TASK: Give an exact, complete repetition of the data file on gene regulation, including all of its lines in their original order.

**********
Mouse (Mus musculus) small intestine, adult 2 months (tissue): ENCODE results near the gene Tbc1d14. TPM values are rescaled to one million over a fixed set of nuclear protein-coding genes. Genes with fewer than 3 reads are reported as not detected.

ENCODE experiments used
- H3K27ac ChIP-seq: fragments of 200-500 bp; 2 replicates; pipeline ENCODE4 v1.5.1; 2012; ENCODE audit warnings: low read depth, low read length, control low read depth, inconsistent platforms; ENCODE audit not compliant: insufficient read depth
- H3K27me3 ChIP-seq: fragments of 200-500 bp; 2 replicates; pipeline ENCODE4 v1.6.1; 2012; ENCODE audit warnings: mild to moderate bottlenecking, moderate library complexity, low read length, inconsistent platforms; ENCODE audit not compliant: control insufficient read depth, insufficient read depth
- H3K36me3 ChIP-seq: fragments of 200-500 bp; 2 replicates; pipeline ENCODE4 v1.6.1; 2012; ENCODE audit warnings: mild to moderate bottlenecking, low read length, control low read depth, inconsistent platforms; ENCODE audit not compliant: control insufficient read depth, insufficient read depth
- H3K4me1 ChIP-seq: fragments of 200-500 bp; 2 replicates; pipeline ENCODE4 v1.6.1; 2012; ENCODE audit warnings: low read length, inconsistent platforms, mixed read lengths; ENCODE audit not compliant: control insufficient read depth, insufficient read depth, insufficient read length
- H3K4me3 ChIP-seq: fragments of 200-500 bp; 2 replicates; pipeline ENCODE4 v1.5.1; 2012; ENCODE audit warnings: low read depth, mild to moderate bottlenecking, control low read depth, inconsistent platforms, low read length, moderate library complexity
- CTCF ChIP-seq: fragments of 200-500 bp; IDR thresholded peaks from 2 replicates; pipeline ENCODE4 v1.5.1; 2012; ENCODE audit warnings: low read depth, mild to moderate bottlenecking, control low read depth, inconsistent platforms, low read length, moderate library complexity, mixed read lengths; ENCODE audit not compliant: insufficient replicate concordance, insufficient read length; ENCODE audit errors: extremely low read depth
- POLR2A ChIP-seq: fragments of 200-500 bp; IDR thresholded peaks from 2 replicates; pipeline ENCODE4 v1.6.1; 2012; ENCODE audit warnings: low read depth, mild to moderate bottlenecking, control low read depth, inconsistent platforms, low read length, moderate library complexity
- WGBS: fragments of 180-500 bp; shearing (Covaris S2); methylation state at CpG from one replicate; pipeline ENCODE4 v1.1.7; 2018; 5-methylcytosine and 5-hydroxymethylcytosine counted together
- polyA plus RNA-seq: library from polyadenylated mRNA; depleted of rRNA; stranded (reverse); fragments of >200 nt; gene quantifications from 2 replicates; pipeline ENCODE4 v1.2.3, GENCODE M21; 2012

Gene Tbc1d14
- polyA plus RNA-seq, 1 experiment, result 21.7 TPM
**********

Mouse (Mus musculus) small intestine, adult 2 months (tissue): ENCODE results near the gene Tbc1d14. TPM values are rescaled to one million over a fixed set of nuclear protein-coding genes. Genes with fewer than 3 reads are reported as not detected.

ENCODE experiments used
- H3K27ac ChIP-seq: fragments of 200-500 bp; 2 replicates; pipeline ENCODE4 v1.5.1; 2012; ENCODE audit warnings: low read depth, low read length, control low read depth, inconsistent platforms; ENCODE audit not compliant: insufficient read depth
- H3K27me3 ChIP-seq: fragments of 200-500 bp; 2 replicates; pipeline ENCODE4 v1.6.1; 2012; ENCODE audit warnings: mild to moderate bottlenecking, moderate library complexity, low read length, inconsistent platforms; ENCODE audit not compliant: control insufficient read depth, insufficient read depth
- H3K36me3 ChIP-seq: fragments of 200-500 bp; 2 replicates; pipeline ENCODE4 v1.6.1; 2012; ENCODE audit warnings: mild to moderate bottlenecking, low read length, control low read depth, inconsistent platforms; ENCODE audit not compliant: control insufficient read depth, insufficient read depth
- H3K4me1 ChIP-seq: fragments of 200-500 bp; 2 replicates; pipeline ENCODE4 v1.6.1; 2012; ENCODE audit warnings: low read length, inconsistent platforms, mixed read lengths; ENCODE audit not compliant: control insufficient read depth, insufficient read depth, insufficient read length
- H3K4me3 ChIP-seq: fragments of 200-500 bp; 2 replicates; pipeline ENCODE4 v1.5.1; 2012; ENCODE audit warnings: low read depth, mild to moderate bottlenecking, control low read depth, inconsistent platforms, low read length, moderate library complexity
- CTCF ChIP-seq: fragments of 200-500 bp; IDR thresholded peaks from 2 replicates; pipeline ENCODE4 v1.5.1; 2012; ENCODE audit warnings: low read depth, mild to moderate bottlenecking, control low read depth, inconsistent platforms, low read length, moderate library complexity, mixed read lengths; ENCODE audit not compliant: insufficient replicate concordance, insufficient read length; ENCODE audit errors: extremely low read depth
- POLR2A ChIP-seq: fragments of 200-500 bp; IDR thresholded peaks from 2 replicates; pipeline ENCODE4 v1.6.1; 2012; ENCODE audit warnings: low read depth, mild to moderate bottlenecking, control low read depth, inconsistent platforms, low read length, moderate library complexity
- WGBS: fragments of 180-500 bp; shearing (Covaris S2); methylation state at CpG from one replicate; pipeline ENCODE4 v1.1.7; 2018; 5-methylcytosine and 5-hydroxymethylcytosine counted together
- polyA plus RNA-seq: library from polyadenylated mRNA; depleted of rRNA; stranded (reverse); fragments of >200 nt; gene quantifications from 2 replicates; pipeline ENCODE4 v1.2.3, GENCODE M21; 2012

Gene Tbc1d14
- polyA plus RNA-seq, 1 experiment, result 21.7 TPM